ACEVO Gathering of Social Leaders - summary of speeches
Published: Wednesday 7 May 2014 - 17:30
Senior MPs from Labour and the Conservatives made their first pre-election pitches to the third sector at ACEVO's Gathering of Social Leaders, exactly one year before the General Election.
Speaking at ACEVO’s Gathering of Social Leaders on 7 May 2014, MPs and charity and social enterprise leaders set out their vision for the third sector one year before the General Election.
Ben Page, Chief Executive of Ipsos MORI, opened proceedings with a pollster’s view of the year to come. Saying that no party was clearly in the lead for the election, he highlighted charities’ continued high level of public trust. He pointed out that the economy was declining as a voter concern, leaving other issues to come to the fore.
Ben Page also picked out social media as a newly decisive influence in public debate before the election - and one which the third sector could use to its advantage. A panel of sector experts discussed his findings, drawing attention to the Lobbying Act as a new factor in public campaigning in 2015.
Sir Stephen Bubb then gave a short speech to introduce Nick Hurd MP, Minister for Civil Society. He said:
“As a trusted sector, charities are essential to the success of the programmes of all potential governments after 2015. With one year to go to the election, our sector’s enormous reservoir of trust we have built up from the public gives us a duty and an ability to speak out and raise the interests of our beneficiaries in an otherwise narrow election debate."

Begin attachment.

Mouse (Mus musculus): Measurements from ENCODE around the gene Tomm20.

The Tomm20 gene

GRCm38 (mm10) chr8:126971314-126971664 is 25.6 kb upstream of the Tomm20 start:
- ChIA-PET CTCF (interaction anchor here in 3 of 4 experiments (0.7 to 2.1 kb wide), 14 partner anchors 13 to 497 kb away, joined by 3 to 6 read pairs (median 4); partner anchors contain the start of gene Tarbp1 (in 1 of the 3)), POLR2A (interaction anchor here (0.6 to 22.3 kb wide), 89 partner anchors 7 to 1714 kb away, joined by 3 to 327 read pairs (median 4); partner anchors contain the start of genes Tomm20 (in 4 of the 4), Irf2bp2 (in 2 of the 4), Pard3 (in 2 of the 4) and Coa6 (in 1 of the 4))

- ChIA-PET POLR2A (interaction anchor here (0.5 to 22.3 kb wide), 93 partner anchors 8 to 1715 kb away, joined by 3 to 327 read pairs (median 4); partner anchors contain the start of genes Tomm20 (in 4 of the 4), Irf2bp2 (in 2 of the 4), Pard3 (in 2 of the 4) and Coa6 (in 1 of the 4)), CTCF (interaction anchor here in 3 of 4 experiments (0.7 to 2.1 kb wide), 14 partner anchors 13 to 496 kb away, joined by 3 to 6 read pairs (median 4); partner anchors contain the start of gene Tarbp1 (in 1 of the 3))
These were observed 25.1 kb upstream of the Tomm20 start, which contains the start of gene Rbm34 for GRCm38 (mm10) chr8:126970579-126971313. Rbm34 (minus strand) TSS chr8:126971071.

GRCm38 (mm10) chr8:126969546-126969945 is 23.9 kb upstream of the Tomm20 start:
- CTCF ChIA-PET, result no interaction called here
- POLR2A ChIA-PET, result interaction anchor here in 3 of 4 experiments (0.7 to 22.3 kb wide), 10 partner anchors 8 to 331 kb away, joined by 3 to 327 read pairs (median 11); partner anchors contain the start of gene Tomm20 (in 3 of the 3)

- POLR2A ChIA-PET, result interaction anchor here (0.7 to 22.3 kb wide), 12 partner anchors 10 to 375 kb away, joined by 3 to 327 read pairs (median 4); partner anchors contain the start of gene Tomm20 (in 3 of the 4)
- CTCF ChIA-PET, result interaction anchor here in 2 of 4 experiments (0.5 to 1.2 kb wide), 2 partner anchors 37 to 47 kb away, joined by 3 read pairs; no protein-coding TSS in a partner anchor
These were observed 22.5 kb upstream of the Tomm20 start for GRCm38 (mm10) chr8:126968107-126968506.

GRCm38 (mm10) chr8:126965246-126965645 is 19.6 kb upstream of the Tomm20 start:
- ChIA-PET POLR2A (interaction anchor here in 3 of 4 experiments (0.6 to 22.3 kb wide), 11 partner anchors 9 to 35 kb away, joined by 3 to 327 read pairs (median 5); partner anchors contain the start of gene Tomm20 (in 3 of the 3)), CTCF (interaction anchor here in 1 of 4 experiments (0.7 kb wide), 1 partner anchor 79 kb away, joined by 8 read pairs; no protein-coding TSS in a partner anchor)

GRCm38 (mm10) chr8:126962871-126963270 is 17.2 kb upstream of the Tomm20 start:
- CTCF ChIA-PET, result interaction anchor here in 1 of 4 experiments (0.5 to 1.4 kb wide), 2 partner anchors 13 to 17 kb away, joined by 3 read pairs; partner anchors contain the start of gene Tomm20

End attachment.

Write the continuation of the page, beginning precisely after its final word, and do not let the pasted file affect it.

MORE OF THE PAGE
Sir Stephen also drew attention to the public’s high trust in charities (never below 60% according to Ipsos MORI).
Nick Hurd argued that the future requires a better balance of power between more humble state, more responsible private sector and more robust, responsible civil society. He highlighted the Government’s achievements with social finance and the National Citizen service in particular. In social investment, he said, the Government is “building a third pillar of funding for the sector”.
Lisa Nandy MP, Shadow Minister for Civil Society, then outlined the next Labour Government’s vision for the third sector. She said they would
- Level the playing field for public contracts, reducing the sector’s reliance on consultants and its need to enter payment-by-results contracts.
- Focus available funds on capacity-building, and extending social impact bonds to new areas.
- Repeal the Lobbying Act and remove gagging clauses from public service contracts.
- Reestablish regional ministers to combat regional disparities.
Jon Cruddas MP, Head of Labour’s Policy Review, closed the political contributions with a speech looking at Labour’s plans to devolve more power away from Whitehall. He spoke of their aspirations for institutional reform, a focus on prevention, collaboration in service delivery between different sectors, and the restoration of a contributory principle of citizenship.
The keynote speeches were scrutinised by panels of third sector leaders. Panellists included Paul Farmer (CEO, Mind), Virginia Beardshaw (CEO, I CAN), Dr John Low CBE (CEO, Charities Aid Foundation) and Anne Longfield OBE (CEO, 4Children). The Conference wass chaired by Lesley-Anne Alexander CBE, Chief Executive of the Royal National Institute of Blind People (RNIB) and Chair of ACEVO.
Lesley-Anne Alexander closed the day with comments on the importance of the third sector making its voice heard in the national debate. With the result of the 2015 Election impossible to predict, she said, the sector needed to work with all political parties and produce detailed manifestos for their consideration.